It’s one thing to offer a student a week’s work experience or a month’s internship, but what about a permanent job? How do companies attract, train, motivate and retain younger members of the so-called millennial generation?
Fast food chain McDonald’s is Australia’s biggest employer of young people. Cathy Doyle, McDonald’s Australia chief people officer, says that 65 per cent of the chain’s staff of 102,000 is at school, university or doing an apprenticeship, and the vast majority of them are under 25. Recruitment is all done online and for every job there is usually about six applicants. “It’s mainly word of mouth from mates at school,” Doyle says. “We don’t do school roadshows anymore.”
Doyle emphasises that an entry-level job at McDonald’s is not about flipping burgers for three years while you finish school or uni. Once a new staff member has finished their probation, they sit down with the store manager to discuss their life goals, skills and career interests. “We have quite structured training and assessment,” Doyle says, adding that McDonald’s has its own internal university with nationally accredited certificates and a $40 million annual budget.
“That first decade of work is so critical,” Doyle says. “We teach them customer service, team work, dealing with a diversity of people, safety, all those things you wouldn’t learn at school. It’s not just ‘I’m on the register and that’s all I do’.”
One beneficiary of the McDonald’s training program is Hayley Taylor, 25. She started at the chain as a 14 year old, working her way up to assistant manager by age 23 with a certificate III in retail management. Now, she works full time as a customer service manager at a Brisbane health club, while finishing a business degree at Queensland University of Technology majoring in HR. She also volunteers one day a week as a recruitment assistant at Cancer Council Queensland.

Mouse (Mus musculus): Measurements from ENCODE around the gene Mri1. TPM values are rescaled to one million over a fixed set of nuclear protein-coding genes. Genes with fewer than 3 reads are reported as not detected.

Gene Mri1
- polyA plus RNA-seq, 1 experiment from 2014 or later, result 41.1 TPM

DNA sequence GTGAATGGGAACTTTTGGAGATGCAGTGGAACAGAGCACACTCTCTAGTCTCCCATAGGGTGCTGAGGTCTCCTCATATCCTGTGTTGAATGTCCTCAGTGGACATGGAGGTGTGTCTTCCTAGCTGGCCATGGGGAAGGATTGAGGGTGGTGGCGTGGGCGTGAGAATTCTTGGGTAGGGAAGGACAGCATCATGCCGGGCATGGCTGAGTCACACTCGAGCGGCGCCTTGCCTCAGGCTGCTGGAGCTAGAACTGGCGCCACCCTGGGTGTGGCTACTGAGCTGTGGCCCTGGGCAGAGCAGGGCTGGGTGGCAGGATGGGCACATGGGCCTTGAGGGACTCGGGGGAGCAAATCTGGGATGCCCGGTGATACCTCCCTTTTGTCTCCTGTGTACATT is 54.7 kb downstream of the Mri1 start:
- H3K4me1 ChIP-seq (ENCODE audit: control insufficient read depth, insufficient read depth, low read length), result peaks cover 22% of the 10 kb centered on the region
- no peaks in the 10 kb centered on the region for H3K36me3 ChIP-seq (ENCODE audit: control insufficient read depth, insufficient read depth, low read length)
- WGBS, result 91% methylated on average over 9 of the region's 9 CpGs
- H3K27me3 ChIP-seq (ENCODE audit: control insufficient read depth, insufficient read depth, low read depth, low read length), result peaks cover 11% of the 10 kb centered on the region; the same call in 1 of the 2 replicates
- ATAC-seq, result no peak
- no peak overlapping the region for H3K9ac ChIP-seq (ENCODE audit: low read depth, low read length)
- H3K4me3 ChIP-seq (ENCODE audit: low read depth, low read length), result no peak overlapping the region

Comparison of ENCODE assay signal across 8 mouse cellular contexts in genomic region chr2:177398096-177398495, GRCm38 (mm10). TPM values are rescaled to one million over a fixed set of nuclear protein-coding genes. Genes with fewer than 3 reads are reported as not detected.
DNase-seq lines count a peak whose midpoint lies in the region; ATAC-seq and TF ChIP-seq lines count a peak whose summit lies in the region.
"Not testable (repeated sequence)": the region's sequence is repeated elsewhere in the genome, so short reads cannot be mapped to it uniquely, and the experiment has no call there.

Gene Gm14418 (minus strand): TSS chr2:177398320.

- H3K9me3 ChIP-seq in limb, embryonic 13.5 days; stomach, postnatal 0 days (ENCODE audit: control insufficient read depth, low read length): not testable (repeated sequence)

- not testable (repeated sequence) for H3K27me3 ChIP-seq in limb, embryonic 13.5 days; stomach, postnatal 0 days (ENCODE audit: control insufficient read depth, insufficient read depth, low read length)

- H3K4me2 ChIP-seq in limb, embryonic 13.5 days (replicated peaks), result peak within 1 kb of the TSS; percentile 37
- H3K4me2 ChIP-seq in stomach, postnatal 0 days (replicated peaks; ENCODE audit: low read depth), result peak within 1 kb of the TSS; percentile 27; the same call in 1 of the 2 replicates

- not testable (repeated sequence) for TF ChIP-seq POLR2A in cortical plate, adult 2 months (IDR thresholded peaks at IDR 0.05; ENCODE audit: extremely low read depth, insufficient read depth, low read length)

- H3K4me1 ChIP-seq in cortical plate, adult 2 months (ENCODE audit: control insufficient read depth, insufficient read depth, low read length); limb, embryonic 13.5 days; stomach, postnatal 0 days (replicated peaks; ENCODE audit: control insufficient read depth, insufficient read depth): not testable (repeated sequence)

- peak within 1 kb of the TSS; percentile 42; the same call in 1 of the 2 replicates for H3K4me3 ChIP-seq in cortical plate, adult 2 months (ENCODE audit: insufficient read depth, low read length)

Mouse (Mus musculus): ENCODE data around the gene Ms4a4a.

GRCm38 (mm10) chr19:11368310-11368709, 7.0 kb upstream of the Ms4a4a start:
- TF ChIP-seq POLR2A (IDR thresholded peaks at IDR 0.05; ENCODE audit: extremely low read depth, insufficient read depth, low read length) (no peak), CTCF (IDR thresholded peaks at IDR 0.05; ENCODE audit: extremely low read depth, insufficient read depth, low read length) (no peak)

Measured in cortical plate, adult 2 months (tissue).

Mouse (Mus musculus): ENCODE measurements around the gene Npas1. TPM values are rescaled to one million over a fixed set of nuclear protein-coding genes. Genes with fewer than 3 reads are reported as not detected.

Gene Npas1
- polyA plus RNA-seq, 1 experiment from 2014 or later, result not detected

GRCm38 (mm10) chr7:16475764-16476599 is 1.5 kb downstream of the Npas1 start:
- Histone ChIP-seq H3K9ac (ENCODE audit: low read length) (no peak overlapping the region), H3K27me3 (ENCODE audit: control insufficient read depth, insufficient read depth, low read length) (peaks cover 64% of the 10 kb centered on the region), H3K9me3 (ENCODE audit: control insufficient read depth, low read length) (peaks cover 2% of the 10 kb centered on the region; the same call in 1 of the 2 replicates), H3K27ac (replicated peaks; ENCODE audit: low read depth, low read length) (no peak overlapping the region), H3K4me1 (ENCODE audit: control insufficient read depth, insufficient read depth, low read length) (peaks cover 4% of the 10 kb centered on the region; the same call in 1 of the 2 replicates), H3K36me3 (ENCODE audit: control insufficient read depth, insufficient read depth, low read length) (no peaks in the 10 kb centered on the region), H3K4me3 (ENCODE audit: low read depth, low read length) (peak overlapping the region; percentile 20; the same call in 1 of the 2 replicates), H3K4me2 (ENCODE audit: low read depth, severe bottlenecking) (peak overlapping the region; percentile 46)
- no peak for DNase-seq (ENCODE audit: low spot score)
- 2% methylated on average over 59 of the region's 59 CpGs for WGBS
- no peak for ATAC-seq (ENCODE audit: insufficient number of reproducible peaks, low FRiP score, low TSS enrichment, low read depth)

Even with that background, Taylor is nervously eyeing her employment prospects when she finishes university mid next year. “I feel it will be quite difficult to get actual HR roles,” she says. “Uni only teaches you so much and what comes out of a textbook does not always translate to the real world. You have to be open to every single opportunity.”
If those young and unemployed with a college education are struggling to find jobs, the journey for disadvantaged youth is even more of an uphill climb. Mentoring and job placements are essential, says Roger Antochi, partnerships and events leader for Whitelion, a not-for-profit working with at-risk youth.
The group partners with businesses across Australia to provide young people with meaningful work experience and job training to help them stand on their own.
“We assess their interests, skill sets, training needs, capabilities regarding mental and physical health and wellbeing, and we facilitate training and find corporate partners to engage with youth,” Antochi says. “Once we’ve placed a young person, we support them and link them with a buddy onsite. We provide training for all mentors as well as support the employer and give them an understanding of where that youth is coming from.”
A holistic approach to youth employment is also front-of-mind for organisations such as Save the Children and Hospitality Education and Training (HEAT). One common denominator between these groups and others with a youth-employment focus is the emphasis on work as a means to escape cycles of multi-generational unemployment or recidivism.
Benefits for businesses of participating in youth employment programs extend beyond an extra set of hands. Antochi points to numerous success stories about participants who start in entry-level positions and work their way towards full-time employment. “At-risk youth just need to be given an opportunity to prove themselves and they will achieve a lot,” he says.
Employing young workers should be seen as an investment instead of a risk factor, says Antochi. “Companies that don’t engage youth miss out on opportunities to build a strong future for their business,” he says.
“Have a look at your business and bring in new people that are motivated and vibrant. It’s hard to put a price on someone, but giving someone the chance to prove themselves is priceless.”
Want to help your CV stand out from the crowd? AHRI’s work experience placement program partners with AHRI organisation members to provide HR students and recent graduates with real life experience. Click here to learn more and apply.
This article is an edited version. The full article was first published in the November 2015 issue of HRMonthly magazine as ‘Give us a job’. AHRI members receive HRMonthly 11 times per year as part of their membership. Find out more about AHRI membership here.